Richard Marcinko, Vietnam buccaneer veteran and founder of U.S. Navy SEAL Team Six – obituary

He candidly admitted that in Vietnam “we started to think like guerrillas, getting scarier, dirtier and dirtier”. Other Seals who had fought there spoke of a pirate culture in which the unit spread fear by branding their victims with the green camouflage cream they wore.

Marcinko himself, known as “Demo Dick”, wrote that he took to trapping bodies with bombs, even though these could be disturbed by civilians. “War, after all, is not about Nintendo. War is not about technology,” he observed. “War is about killing.”

In 1974, he was appointed commanding officer of SEAL Team Two for a two-year term. The decade saw the emergence of specialist units, for example in Britain and West Germany, to counter the growing threat of terrorism.

As a result, following the failed US attempt to rescue his hostages in Iran in 1979, Marcinko was tasked with creating a Navy unit – similar to the US Army’s Delta Force – dedicated to such operations.

In an effort to trick the Soviets into thinking there were more SEAL teams than the two that existed, he named the new creation Team Six. He had six months to select personnel, which he took from both the SEAL and other specialist naval units.

Marcinko ultimately selected 75 men, preferring those he felt showed character over those who scored higher for skill. The team now numbers around 300 people, divided into four assault squadrons and others that support them. The missions they train for include recovering stolen nuclear weapons.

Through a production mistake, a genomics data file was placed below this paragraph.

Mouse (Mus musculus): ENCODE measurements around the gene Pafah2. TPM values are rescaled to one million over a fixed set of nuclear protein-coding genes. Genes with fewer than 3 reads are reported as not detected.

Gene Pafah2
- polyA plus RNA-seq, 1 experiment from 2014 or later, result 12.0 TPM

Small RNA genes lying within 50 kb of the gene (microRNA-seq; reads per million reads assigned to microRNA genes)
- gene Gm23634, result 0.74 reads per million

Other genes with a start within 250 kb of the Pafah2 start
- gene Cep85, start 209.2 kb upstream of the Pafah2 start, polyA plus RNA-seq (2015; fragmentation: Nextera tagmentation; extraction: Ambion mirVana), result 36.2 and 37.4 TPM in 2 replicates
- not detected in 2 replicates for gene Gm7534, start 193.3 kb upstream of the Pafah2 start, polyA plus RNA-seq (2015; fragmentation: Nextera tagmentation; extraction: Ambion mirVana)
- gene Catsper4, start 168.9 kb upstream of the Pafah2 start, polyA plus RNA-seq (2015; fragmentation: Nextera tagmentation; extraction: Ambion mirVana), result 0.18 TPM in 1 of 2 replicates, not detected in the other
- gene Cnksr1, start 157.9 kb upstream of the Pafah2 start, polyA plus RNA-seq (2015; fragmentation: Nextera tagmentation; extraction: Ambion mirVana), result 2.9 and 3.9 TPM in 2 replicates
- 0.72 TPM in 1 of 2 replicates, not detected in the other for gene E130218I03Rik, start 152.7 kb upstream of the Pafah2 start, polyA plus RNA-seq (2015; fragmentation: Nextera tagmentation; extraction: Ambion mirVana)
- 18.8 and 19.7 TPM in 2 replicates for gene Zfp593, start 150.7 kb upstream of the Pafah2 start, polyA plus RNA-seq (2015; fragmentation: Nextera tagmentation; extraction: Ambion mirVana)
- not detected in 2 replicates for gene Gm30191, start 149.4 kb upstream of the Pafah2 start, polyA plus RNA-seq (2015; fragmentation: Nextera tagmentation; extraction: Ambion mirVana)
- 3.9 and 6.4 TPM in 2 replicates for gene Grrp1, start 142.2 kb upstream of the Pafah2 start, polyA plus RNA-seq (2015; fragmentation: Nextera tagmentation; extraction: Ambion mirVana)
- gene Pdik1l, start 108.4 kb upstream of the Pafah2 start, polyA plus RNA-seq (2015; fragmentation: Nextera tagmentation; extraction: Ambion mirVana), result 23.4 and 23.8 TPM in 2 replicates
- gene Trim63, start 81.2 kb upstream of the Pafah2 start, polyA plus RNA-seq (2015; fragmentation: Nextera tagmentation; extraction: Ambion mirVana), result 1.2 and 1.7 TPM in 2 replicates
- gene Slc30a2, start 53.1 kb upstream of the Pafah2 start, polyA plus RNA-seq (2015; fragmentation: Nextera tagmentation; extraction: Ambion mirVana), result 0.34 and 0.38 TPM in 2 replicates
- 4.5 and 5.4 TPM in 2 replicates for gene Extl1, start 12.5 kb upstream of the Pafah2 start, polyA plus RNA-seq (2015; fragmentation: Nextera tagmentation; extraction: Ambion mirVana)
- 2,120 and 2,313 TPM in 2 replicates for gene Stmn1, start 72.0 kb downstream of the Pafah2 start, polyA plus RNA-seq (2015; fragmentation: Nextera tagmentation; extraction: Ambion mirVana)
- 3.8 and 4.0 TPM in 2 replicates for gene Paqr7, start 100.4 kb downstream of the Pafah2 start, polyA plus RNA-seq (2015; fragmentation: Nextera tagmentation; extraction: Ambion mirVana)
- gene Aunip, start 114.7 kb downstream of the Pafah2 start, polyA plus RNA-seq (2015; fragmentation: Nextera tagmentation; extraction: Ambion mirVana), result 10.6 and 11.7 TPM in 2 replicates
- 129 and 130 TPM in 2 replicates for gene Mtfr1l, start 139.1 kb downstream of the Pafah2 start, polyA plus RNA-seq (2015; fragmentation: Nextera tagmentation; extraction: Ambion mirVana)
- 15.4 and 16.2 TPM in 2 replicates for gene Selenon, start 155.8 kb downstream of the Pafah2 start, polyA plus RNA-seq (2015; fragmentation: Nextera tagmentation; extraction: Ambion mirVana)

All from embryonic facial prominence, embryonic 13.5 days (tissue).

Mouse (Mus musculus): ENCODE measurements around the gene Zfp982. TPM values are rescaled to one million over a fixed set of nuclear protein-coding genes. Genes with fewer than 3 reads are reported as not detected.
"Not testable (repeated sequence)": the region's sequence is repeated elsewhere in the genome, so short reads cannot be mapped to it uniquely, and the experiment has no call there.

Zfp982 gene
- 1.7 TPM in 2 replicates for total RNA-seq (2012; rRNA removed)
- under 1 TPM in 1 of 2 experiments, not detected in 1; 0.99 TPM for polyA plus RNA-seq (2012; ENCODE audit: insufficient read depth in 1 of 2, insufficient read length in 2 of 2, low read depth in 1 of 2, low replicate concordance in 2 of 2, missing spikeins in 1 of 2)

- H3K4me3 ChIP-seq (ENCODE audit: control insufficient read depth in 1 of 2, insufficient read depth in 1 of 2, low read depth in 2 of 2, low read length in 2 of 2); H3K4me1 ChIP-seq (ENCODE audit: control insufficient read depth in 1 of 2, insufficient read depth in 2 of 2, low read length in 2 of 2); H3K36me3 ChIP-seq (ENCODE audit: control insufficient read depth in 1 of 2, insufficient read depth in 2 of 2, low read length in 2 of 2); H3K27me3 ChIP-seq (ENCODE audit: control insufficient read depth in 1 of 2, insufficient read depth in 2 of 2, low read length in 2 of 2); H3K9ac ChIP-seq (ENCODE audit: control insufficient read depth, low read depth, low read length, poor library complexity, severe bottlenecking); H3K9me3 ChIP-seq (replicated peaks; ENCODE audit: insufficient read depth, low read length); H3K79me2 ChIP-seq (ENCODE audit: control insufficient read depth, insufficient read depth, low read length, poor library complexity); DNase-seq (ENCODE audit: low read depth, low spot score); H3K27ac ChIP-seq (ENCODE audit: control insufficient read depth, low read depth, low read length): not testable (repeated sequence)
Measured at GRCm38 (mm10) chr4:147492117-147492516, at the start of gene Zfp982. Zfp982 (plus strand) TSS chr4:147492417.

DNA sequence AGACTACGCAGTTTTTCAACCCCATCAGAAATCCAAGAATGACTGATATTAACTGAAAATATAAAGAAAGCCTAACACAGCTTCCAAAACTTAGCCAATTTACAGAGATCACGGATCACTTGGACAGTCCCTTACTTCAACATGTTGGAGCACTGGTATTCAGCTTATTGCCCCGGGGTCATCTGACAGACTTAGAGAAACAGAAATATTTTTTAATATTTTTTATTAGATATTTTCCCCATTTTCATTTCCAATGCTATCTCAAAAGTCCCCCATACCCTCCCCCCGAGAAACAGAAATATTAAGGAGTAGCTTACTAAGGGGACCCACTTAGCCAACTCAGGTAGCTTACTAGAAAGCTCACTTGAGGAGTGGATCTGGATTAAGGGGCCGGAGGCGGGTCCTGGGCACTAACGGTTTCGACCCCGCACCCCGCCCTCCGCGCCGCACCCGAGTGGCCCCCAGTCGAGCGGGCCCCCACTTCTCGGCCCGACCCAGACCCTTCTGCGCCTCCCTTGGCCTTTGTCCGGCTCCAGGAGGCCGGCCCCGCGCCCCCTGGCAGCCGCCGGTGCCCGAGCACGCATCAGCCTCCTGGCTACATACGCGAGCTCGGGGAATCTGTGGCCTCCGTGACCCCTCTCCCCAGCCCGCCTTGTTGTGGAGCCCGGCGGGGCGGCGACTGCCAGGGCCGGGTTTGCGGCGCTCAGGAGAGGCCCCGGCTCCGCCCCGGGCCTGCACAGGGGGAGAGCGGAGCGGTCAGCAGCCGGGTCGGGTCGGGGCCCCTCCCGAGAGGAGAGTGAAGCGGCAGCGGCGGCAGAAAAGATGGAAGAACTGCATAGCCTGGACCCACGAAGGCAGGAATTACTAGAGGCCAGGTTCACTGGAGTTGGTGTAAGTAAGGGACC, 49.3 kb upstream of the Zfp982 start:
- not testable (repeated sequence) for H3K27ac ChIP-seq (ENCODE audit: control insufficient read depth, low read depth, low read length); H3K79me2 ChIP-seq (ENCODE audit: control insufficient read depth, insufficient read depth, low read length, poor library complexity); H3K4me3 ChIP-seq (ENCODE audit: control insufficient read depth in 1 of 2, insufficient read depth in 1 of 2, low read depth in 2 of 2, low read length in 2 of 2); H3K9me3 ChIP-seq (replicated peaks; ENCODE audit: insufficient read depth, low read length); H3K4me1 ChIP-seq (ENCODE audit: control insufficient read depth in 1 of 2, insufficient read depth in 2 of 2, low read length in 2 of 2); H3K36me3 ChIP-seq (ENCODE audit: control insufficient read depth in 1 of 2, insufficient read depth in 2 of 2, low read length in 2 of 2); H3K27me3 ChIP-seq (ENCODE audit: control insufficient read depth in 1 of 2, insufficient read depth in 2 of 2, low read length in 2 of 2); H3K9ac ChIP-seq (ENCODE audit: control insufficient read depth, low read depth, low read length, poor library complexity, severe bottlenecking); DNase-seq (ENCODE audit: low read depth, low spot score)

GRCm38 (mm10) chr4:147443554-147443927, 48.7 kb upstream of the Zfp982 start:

Based in Virginia Beach, Marcinko commanded the unit beginning in 1980 for an unusually long three-year term. Her formidable personality helped foster an esprit de corps in the team, vital to the dangerous and often deniable covert missions she undertook. Yet he would later be accused of being too willing to ignore military regulations and discipline—in effect, of impeding the security of the unit.

Reveling in his reputation as a loose cannon, the heavily bearded Marcinko valued personal loyalty to himself, with bonds often forged during heavy drinking sessions, and promoted a code of silence when things went wrong. He fired a young officer, William McRaven, allegedly for insisting on following the rules, later writing that McRaven withdrew “the Special War Special”. As Admiral, McRaven would eventually command the SEAL teams.

Marcinko liked to claim that the team had a larger ammunition allowance than the entire United States Marine Corps. The effect, however, of such an easy-to-trigger approach was that the unit took a reckless approach to risk. During the American invasion of Grenada in 1983, four seals were drowned when they were dropped overnight on the high seas, and a team sent to rescue Governor General Paul Scoon became trapped in the residence after the loss of their heavy weapons.

In 1984, Marcinko was ordered to create another new organization, Red Cell. This was responsible for testing the security and readiness of military institutions. Marcinko and his team have successfully infiltrated nuclear bases, and even Air Force One.

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